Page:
NORTH OGDEN -- The city is looking at making its parks and trails committee a nonprofit group and then having it be the managing entity for Barker Park on Fruitland Drive.
The city has been trying to ensure that Barker Park will never be used for anything other than a park, which has been at issue since this spring, when the city started considering using part of the park for a public works building.
The Barker family, who sold the 35-plus acres to the city in 1999, showed an agreement the family had made with the city for the land to be used only as a park, but the agreement had never been recorded by the city.
City Attorney Dave Carlson said legally reattaching the deed could be difficult, so he has researched other ways to make it work and believes a conservation easement will be the best thing.
The way it works is the city creates a nonprofit group and then allocates the park to the group under a conservation easement that protects the city and the park, Carlson said.
"The city conveys in the easement uses agreed upon," Carlson said.
He has overseen such easements in other cities and said features like guided trails, parkland, wildlife habitats and waterways are usually included.
Carlson said the city could manage the entity or it could be turned over to the state, which would institute a fee.
City council members like the idea of the city still having some jurisdiction.
Carlson said the advantage of the parks and trails committee having such a designation would be allowing for the group to apply for grants so things could start getting updated at the park, something the city has wanted to do for over a decade but hasn't had the money to do.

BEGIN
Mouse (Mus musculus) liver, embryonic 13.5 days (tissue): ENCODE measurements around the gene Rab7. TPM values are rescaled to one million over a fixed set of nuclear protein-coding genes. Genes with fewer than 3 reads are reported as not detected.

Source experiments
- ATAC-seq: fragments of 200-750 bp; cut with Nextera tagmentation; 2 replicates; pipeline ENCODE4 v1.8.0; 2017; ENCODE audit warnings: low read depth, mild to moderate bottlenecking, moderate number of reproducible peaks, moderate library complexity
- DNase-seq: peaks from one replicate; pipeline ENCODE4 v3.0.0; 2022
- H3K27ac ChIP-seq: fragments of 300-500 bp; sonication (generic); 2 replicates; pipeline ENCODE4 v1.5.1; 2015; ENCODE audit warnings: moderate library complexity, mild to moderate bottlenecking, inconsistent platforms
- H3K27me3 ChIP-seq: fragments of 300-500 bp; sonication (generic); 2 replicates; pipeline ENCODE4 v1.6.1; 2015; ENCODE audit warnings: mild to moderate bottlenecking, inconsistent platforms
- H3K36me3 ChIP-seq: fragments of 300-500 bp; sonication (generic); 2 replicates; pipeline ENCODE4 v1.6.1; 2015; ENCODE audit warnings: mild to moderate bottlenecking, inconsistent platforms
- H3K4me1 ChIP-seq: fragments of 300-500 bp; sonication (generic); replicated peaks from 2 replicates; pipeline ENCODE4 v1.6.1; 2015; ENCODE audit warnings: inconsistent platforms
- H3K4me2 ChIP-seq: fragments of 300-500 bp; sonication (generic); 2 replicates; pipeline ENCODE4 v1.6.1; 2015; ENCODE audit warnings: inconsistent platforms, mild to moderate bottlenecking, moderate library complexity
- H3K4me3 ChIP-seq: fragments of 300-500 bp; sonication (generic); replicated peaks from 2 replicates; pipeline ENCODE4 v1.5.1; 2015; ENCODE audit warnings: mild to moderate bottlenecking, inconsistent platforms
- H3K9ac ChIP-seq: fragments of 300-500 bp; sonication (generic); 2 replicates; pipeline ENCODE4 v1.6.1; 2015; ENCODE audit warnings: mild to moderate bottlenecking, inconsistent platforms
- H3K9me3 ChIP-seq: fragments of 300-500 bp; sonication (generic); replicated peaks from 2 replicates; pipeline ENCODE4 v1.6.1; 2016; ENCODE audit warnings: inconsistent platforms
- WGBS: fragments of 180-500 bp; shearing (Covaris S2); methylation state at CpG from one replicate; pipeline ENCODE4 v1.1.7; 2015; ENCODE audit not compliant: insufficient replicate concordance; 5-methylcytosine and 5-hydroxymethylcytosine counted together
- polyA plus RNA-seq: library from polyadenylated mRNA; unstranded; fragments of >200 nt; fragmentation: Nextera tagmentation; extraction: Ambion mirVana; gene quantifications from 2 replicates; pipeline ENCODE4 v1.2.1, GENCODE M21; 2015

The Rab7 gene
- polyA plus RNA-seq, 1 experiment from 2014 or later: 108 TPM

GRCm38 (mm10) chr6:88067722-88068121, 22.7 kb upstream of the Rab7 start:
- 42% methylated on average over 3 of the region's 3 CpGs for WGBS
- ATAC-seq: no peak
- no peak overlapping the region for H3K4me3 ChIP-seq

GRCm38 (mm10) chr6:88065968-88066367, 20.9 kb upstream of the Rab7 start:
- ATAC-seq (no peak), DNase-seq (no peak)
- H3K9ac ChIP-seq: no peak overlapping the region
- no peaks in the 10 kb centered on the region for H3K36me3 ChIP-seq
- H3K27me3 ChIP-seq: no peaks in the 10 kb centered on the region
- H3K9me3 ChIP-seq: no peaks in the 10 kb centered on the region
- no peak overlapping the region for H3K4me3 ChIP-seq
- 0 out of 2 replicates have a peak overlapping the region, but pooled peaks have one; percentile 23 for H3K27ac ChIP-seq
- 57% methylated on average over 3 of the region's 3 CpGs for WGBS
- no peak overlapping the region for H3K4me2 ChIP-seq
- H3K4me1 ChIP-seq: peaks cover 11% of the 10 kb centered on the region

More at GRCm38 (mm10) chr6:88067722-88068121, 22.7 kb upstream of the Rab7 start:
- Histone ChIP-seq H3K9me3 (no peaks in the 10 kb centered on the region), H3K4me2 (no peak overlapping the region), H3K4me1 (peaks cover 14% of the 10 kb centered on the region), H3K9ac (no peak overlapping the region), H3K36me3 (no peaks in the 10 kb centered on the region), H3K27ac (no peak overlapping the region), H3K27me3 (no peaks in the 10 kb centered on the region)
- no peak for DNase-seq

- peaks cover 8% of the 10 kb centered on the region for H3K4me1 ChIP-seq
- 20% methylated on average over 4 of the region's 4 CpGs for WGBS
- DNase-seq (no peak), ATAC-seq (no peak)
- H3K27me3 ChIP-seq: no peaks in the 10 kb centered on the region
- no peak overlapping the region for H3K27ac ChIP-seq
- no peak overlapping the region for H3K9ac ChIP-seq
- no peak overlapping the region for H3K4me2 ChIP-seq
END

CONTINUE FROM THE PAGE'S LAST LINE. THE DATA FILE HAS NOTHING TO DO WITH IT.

The way the city would still have limited control is that city employees or council members would sit on the board of the nonprofit group.
City council members wanted to make sure the easement would make it so there would never be any questions in coming years that the park is designated for only park use.
Carlson said the easement is the best way to ensure that.
Councilwoman Martha Harris is impressed with the idea, saying, "It sounds like an excellent tool for us."
She asked whether it would provide protection for the park and the family's trust or just create more bureaucracy.
Carlson said it would be less bureaucracy in the long run.
Councilman Wade Bigler suggested the city find a way to attach the family's deed to the easement. Carlson said he wasn't sure how that would work, but that the easement would be recorded at the county recorder's office and be a permanent record.
The council will vote on the easement and allocation of the parks and trails committee within the next month.